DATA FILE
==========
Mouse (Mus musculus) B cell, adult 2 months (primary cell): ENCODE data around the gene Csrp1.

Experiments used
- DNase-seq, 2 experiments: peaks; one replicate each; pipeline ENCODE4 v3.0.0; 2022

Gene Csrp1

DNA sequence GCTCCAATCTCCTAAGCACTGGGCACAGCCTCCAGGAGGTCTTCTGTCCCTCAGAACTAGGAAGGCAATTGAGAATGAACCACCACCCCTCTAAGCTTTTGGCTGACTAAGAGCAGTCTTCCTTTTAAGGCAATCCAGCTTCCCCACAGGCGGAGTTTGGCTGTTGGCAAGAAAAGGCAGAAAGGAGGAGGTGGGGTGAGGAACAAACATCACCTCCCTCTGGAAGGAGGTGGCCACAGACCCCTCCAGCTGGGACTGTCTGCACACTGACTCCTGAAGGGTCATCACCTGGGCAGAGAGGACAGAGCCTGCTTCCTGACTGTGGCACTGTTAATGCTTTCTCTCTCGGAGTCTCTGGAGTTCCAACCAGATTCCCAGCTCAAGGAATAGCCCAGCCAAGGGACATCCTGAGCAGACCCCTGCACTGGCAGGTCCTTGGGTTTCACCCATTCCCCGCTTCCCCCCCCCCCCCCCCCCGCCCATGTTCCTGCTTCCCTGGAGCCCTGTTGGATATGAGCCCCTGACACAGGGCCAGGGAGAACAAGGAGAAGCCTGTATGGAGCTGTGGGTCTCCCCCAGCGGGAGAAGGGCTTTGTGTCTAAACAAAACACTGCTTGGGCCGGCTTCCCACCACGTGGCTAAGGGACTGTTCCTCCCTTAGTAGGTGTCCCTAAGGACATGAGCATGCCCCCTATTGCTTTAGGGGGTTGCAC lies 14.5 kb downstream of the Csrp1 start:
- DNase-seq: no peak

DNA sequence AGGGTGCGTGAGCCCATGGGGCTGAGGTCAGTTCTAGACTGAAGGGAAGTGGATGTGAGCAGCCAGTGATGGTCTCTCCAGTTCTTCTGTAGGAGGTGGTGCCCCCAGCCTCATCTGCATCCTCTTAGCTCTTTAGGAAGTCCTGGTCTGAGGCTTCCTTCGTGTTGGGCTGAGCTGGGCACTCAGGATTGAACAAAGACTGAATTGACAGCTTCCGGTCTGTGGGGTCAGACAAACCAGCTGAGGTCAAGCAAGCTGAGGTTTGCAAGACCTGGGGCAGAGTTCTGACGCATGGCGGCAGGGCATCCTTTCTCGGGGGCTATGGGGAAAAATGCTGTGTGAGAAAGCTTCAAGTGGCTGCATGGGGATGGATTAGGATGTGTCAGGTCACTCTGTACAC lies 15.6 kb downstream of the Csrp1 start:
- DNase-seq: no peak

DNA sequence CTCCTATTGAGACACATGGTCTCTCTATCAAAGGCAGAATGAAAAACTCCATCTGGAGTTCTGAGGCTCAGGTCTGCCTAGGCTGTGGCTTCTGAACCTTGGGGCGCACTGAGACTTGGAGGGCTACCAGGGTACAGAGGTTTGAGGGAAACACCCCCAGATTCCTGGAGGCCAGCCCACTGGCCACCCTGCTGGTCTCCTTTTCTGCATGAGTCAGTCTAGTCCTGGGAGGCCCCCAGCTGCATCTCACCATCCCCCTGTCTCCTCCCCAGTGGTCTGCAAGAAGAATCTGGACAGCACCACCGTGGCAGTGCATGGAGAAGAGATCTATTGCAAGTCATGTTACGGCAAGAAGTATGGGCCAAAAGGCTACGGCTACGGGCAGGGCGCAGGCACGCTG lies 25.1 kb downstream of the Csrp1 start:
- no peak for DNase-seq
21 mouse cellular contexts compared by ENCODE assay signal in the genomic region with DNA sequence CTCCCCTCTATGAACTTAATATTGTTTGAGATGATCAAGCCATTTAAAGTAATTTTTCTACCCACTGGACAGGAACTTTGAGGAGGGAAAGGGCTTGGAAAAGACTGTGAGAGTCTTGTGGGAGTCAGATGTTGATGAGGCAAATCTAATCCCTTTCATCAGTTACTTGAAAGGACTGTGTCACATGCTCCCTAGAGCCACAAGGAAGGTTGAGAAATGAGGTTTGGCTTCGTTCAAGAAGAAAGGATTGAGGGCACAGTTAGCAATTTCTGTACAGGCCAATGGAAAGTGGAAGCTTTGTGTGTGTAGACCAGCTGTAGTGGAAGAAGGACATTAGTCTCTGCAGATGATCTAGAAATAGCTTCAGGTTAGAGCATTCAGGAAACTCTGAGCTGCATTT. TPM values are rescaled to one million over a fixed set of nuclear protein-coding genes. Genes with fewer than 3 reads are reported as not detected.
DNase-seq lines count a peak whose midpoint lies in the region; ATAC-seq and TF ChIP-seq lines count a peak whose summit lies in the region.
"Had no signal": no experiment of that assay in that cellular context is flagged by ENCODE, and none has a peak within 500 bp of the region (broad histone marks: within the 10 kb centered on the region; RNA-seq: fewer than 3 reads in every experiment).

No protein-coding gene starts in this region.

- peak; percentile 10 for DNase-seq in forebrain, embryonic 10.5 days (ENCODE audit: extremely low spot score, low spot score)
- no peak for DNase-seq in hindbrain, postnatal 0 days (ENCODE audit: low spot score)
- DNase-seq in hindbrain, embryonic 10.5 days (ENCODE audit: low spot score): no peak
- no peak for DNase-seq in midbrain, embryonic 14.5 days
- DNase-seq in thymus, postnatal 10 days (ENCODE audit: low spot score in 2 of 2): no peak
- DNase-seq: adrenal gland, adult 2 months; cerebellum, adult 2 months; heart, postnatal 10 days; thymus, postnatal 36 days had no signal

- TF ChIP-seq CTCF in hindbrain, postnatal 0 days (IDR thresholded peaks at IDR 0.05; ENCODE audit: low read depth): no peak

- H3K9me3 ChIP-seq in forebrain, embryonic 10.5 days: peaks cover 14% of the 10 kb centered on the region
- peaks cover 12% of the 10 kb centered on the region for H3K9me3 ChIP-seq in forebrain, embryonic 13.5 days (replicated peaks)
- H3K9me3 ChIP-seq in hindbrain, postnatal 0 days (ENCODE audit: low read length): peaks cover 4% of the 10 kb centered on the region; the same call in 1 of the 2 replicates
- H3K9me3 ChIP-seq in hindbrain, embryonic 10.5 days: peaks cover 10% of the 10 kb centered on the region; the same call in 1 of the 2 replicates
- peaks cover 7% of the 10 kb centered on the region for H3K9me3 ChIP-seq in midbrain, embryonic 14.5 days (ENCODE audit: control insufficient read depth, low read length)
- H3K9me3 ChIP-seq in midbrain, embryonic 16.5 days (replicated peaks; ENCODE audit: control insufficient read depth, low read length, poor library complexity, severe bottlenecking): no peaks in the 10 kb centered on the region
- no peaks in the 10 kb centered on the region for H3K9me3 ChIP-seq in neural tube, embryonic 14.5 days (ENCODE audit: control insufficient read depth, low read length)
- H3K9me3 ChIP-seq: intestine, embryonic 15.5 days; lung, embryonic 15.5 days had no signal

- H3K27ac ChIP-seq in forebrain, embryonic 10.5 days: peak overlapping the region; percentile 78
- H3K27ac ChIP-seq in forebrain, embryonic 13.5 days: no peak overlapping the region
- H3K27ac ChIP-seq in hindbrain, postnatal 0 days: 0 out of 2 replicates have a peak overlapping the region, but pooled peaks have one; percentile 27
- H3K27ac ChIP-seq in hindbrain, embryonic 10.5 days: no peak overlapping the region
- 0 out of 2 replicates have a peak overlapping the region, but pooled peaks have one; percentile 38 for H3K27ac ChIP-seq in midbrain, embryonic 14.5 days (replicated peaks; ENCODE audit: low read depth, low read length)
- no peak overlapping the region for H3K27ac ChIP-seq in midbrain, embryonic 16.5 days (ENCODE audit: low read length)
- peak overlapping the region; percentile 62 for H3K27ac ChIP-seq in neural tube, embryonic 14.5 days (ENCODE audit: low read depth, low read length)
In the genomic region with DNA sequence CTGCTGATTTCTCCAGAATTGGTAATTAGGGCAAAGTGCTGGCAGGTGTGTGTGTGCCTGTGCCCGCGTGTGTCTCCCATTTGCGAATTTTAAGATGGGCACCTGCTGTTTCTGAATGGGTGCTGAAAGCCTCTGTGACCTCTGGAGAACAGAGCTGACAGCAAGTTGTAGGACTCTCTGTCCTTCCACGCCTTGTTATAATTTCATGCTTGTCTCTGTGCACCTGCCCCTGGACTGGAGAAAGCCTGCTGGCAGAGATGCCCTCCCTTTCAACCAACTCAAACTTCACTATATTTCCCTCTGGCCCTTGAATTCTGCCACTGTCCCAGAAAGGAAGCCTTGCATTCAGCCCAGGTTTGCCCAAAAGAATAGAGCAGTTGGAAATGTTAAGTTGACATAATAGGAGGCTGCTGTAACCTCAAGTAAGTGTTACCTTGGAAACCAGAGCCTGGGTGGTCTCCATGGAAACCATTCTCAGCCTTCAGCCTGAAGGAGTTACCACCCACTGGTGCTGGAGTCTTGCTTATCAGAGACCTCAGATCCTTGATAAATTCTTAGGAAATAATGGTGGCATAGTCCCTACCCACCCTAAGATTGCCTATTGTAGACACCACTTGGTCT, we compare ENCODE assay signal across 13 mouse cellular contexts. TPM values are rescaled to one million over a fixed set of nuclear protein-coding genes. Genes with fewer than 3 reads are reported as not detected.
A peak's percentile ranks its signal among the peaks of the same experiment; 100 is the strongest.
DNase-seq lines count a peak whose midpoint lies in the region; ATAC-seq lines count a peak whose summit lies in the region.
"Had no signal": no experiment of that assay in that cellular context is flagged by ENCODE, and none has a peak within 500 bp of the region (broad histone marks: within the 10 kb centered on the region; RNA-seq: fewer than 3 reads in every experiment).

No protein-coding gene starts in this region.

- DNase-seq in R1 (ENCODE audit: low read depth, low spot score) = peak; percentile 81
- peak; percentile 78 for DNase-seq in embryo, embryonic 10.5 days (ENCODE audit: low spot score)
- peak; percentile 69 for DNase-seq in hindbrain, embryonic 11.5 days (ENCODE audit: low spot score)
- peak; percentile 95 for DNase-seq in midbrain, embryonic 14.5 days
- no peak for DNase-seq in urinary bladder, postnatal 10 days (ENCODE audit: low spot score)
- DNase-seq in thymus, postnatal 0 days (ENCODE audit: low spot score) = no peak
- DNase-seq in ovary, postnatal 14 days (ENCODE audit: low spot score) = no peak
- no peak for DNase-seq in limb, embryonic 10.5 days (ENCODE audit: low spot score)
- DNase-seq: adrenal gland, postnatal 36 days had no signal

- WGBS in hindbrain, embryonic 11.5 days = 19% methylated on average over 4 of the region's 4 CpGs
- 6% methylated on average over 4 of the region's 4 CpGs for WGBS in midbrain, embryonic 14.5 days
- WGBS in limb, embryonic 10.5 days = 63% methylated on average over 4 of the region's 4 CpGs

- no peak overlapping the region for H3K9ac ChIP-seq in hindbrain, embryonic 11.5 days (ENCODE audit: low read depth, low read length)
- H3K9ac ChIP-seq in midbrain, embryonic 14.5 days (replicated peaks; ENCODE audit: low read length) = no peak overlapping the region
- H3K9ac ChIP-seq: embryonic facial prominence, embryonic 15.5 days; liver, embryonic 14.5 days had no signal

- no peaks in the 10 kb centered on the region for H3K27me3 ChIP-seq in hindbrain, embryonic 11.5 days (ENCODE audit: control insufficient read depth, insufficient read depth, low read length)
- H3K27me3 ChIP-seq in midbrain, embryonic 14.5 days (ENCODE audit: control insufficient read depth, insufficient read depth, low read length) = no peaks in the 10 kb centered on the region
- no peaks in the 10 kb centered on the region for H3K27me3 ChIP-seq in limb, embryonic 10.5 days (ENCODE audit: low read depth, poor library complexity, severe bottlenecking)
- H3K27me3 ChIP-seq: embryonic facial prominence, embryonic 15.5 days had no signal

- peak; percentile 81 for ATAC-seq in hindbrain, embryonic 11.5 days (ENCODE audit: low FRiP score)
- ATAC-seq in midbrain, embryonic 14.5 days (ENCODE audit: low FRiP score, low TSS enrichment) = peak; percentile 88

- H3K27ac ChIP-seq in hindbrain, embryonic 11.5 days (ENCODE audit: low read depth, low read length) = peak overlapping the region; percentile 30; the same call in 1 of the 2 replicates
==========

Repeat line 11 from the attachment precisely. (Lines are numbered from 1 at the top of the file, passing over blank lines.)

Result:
21 mouse cellular contexts compared by ENCODE assay signal in the genomic region with DNA sequence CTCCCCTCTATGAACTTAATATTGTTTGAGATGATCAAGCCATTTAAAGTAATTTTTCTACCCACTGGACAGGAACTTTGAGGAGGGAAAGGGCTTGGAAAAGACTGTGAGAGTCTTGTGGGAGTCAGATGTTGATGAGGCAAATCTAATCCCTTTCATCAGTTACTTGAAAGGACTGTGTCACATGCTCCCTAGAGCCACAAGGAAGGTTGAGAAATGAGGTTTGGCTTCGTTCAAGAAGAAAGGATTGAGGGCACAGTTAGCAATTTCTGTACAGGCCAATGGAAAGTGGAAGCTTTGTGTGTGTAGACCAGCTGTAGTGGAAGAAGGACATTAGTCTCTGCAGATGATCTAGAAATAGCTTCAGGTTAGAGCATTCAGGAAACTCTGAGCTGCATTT. TPM values are rescaled to one million over a fixed set of nuclear protein-coding genes. Genes with fewer than 3 reads are reported as not detected.